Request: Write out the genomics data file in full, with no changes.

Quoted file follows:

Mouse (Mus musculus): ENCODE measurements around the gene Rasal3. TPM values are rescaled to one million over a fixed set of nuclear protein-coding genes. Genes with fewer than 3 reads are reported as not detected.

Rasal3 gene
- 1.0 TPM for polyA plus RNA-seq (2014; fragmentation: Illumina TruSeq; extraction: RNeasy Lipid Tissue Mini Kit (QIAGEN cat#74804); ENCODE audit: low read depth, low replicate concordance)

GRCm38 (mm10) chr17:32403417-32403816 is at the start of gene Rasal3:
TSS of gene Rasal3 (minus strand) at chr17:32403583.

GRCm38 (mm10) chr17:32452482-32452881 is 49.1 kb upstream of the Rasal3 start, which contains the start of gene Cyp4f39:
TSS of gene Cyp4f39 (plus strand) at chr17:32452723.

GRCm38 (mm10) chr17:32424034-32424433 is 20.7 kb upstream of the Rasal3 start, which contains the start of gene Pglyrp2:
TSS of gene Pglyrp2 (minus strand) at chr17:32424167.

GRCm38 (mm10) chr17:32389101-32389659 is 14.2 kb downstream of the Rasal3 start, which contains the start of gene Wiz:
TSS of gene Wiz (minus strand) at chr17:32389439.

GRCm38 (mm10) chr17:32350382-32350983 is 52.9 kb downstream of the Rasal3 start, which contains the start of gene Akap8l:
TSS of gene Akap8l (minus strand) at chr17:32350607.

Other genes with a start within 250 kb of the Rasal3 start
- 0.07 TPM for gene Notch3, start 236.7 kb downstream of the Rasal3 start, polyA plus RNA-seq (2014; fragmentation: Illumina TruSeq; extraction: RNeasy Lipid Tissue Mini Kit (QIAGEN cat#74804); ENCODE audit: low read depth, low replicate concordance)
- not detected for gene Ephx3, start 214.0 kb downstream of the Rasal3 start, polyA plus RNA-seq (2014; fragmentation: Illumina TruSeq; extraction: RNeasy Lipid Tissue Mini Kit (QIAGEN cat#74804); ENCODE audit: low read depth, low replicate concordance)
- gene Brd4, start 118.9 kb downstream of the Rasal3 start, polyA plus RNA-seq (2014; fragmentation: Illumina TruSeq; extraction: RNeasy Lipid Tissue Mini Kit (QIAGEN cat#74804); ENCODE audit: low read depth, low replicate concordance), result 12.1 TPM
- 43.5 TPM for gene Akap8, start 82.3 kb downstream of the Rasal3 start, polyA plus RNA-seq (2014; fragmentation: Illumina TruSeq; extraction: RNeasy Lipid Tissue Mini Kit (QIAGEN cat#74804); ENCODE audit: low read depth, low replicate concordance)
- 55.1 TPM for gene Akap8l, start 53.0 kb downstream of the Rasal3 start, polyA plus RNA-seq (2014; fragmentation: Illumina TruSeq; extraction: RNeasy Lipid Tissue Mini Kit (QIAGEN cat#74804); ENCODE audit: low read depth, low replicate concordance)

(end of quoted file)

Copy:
Mouse (Mus musculus): ENCODE measurements around the gene Rasal3. TPM values are rescaled to one million over a fixed set of nuclear protein-coding genes. Genes with fewer than 3 reads are reported as not detected.

Rasal3 gene
- 1.0 TPM for polyA plus RNA-seq (2014; fragmentation: Illumina TruSeq; extraction: RNeasy Lipid Tissue Mini Kit (QIAGEN cat#74804); ENCODE audit: low read depth, low replicate concordance)

GRCm38 (mm10) chr17:32403417-32403816 is at the start of gene Rasal3:
TSS of gene Rasal3 (minus strand) at chr17:32403583.

GRCm38 (mm10) chr17:32452482-32452881 is 49.1 kb upstream of the Rasal3 start, which contains the start of gene Cyp4f39:
TSS of gene Cyp4f39 (plus strand) at chr17:32452723.

GRCm38 (mm10) chr17:32424034-32424433 is 20.7 kb upstream of the Rasal3 start, which contains the start of gene Pglyrp2:
TSS of gene Pglyrp2 (minus strand) at chr17:32424167.

GRCm38 (mm10) chr17:32389101-32389659 is 14.2 kb downstream of the Rasal3 start, which contains the start of gene Wiz:
TSS of gene Wiz (minus strand) at chr17:32389439.

GRCm38 (mm10) chr17:32350382-32350983 is 52.9 kb downstream of the Rasal3 start, which contains the start of gene Akap8l:
TSS of gene Akap8l (minus strand) at chr17:32350607.

Other genes with a start within 250 kb of the Rasal3 start
- 0.07 TPM for gene Notch3, start 236.7 kb downstream of the Rasal3 start, polyA plus RNA-seq (2014; fragmentation: Illumina TruSeq; extraction: RNeasy Lipid Tissue Mini Kit (QIAGEN cat#74804); ENCODE audit: low read depth, low replicate concordance)
- not detected for gene Ephx3, start 214.0 kb downstream of the Rasal3 start, polyA plus RNA-seq (2014; fragmentation: Illumina TruSeq; extraction: RNeasy Lipid Tissue Mini Kit (QIAGEN cat#74804); ENCODE audit: low read depth, low replicate concordance)
- gene Brd4, start 118.9 kb downstream of the Rasal3 start, polyA plus RNA-seq (2014; fragmentation: Illumina TruSeq; extraction: RNeasy Lipid Tissue Mini Kit (QIAGEN cat#74804); ENCODE audit: low read depth, low replicate concordance), result 12.1 TPM
- 43.5 TPM for gene Akap8, start 82.3 kb downstream of the Rasal3 start, polyA plus RNA-seq (2014; fragmentation: Illumina TruSeq; extraction: RNeasy Lipid Tissue Mini Kit (QIAGEN cat#74804); ENCODE audit: low read depth, low replicate concordance)
- 55.1 TPM for gene Akap8l, start 53.0 kb downstream of the Rasal3 start, polyA plus RNA-seq (2014; fragmentation: Illumina TruSeq; extraction: RNeasy Lipid Tissue Mini Kit (QIAGEN cat#74804); ENCODE audit: low read depth, low replicate concordance)